The second complexity that must be addressed is temperature. The temperature distribution in the data center depends on several factors, such as cooling-unit configuration, airflow, spatial configuration of servers and load density. Data center owners commonly install cold-aisle containment in their data halls. This approach is quite often sold to them with the energy-savings tag or to increase reliability at higher operating temperatures by reducing mixture of cold and warm air. More often than not such installations blindly eat into the availability of cooling capacity elsewhere in the data hall and may present only a superficial return on investment (ROI) to the data center owner. Figure 6 shows such an example, where the cold-aisle containment pods are overcooled to 18°C, whereas equipment in the legacy region experiences temperatures close to 24–26°C. In this case, the cooling units close to the legacy equipment are working less hard than those serving the cold-aisle containment pods, resulting in the temperature differential observed in the floor void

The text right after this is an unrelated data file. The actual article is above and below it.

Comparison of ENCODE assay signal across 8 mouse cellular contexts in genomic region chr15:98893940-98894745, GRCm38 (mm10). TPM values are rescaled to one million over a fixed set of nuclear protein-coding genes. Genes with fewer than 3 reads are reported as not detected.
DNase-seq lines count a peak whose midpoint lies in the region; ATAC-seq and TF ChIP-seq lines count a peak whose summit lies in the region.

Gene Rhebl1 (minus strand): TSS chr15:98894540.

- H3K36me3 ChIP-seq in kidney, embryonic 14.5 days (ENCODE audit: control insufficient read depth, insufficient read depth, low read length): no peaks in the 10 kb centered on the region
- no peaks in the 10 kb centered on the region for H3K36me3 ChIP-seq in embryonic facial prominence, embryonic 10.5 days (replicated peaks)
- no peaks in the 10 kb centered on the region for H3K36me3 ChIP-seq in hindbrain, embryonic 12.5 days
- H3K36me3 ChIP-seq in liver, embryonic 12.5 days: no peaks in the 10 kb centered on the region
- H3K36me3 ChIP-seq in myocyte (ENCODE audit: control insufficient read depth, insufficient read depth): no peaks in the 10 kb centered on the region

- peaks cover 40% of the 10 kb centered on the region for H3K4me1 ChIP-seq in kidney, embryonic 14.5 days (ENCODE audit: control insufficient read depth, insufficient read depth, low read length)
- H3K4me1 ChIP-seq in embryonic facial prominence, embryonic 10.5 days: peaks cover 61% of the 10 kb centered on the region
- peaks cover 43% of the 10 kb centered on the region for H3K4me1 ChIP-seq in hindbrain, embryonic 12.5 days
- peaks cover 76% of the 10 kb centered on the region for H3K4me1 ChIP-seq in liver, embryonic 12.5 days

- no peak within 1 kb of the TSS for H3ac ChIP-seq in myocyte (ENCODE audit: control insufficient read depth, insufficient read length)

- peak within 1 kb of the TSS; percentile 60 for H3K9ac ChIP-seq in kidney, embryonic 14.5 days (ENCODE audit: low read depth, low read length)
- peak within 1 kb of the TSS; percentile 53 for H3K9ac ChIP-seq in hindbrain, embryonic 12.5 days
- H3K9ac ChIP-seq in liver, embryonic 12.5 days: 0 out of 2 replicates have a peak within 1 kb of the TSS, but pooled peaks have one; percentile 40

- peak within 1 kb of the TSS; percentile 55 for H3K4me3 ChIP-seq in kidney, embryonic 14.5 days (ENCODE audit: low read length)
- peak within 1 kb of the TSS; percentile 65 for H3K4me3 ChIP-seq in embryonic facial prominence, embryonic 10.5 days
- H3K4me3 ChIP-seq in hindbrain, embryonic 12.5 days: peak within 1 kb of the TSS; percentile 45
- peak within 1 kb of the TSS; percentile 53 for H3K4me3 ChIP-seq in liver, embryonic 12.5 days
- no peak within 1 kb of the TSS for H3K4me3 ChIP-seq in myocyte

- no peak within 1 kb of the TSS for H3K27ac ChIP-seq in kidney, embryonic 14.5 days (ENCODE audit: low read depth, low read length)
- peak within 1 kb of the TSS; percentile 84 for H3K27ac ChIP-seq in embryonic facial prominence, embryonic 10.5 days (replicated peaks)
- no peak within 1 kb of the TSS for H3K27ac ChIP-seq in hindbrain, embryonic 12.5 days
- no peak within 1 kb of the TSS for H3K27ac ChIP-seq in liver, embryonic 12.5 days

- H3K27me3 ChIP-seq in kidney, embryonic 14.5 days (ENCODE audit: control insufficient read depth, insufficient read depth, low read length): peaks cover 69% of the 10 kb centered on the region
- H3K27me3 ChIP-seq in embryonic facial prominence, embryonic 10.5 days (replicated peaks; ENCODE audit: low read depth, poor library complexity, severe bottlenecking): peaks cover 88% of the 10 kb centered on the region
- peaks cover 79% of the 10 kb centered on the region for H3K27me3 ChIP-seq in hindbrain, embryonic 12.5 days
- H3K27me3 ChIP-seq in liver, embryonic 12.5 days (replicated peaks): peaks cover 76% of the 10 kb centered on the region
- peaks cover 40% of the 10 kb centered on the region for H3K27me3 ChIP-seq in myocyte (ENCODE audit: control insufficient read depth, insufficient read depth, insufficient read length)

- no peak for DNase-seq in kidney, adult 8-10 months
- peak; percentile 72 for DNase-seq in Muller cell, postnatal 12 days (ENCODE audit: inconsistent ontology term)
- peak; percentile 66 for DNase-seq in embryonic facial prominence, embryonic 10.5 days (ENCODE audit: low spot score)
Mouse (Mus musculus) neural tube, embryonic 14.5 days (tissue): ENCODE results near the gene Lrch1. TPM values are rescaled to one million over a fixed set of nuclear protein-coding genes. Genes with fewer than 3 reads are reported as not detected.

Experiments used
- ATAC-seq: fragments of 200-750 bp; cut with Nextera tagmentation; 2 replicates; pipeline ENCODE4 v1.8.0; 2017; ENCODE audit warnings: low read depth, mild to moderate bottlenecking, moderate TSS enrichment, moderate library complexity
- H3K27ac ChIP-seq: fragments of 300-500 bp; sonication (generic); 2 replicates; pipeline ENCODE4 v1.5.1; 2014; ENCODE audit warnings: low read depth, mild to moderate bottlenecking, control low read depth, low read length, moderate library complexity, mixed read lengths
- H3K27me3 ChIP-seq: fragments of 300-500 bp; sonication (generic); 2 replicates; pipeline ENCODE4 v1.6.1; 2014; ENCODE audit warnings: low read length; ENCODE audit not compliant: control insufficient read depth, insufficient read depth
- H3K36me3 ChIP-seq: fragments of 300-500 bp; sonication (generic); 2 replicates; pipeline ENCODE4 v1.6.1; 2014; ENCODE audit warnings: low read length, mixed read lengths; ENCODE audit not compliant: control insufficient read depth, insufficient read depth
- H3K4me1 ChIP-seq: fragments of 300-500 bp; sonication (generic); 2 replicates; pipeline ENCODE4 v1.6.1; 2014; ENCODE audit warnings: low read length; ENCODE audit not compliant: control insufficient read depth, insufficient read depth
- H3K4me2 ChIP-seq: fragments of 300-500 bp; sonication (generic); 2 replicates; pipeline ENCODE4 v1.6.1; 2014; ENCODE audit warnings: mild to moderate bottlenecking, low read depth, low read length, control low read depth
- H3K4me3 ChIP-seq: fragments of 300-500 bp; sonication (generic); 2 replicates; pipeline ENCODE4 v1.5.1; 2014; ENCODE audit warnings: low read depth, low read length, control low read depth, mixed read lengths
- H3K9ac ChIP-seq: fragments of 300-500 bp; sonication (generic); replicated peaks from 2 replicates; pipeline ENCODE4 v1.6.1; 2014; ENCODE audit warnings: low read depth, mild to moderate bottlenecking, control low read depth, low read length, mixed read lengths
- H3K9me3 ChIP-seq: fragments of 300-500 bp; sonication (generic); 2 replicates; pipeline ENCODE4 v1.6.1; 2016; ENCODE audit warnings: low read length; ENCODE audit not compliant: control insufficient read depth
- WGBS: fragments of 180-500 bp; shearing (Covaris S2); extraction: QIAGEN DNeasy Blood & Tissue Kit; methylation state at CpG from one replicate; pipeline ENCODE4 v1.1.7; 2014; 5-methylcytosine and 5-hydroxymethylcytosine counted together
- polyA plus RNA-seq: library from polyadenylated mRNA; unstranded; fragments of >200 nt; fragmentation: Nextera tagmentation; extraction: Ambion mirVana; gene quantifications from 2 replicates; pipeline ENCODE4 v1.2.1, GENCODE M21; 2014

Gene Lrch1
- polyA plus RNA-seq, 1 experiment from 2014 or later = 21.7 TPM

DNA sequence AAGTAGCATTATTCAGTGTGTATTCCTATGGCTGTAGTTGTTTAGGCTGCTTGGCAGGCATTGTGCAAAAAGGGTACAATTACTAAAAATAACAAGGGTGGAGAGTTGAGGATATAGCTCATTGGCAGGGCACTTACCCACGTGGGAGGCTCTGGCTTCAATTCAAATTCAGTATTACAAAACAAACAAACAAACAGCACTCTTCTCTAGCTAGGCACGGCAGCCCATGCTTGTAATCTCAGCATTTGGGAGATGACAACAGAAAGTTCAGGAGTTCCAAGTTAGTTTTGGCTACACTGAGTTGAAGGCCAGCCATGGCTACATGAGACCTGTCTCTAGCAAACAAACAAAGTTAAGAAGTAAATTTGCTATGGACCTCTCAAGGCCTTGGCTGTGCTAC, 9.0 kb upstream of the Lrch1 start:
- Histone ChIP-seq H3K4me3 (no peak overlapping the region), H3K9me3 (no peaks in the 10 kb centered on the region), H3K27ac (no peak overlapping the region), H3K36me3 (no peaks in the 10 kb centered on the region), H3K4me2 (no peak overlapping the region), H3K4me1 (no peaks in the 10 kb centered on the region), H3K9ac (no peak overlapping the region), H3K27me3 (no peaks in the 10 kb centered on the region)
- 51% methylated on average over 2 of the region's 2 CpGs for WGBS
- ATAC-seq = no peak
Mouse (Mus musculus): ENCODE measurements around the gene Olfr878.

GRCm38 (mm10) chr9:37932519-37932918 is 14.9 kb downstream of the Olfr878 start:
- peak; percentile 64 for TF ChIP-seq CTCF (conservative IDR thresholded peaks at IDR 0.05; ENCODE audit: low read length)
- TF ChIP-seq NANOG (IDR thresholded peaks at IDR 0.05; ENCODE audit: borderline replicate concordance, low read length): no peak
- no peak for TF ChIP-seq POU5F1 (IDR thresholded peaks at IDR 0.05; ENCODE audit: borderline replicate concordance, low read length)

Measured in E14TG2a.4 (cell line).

Challenges of Using CFD
Even the most established CFD packages face challenges. The first and most obvious is computational power, which was a more prominent issue 10 years ago. But with the development of turbulence models and smart grid meshing, time-averaged CFD can be conducted relatively speedily on a good modern laptop with a high-spec processor, plenty of ram and a decent graphics card to view the output. To be clear, we are referring to hours, not the seconds that some vendors claim. If the output takes minutes to seconds, it is likely using short cuts, primitive meshing and analytics, which can lead to unreliable results.
The use of unsteady CFD to model temporal behavior in the data hall—that is, analysis of the rate of increase of temperature following a site power interruption—can also be carried out using the same hardware, but at a greater computational time.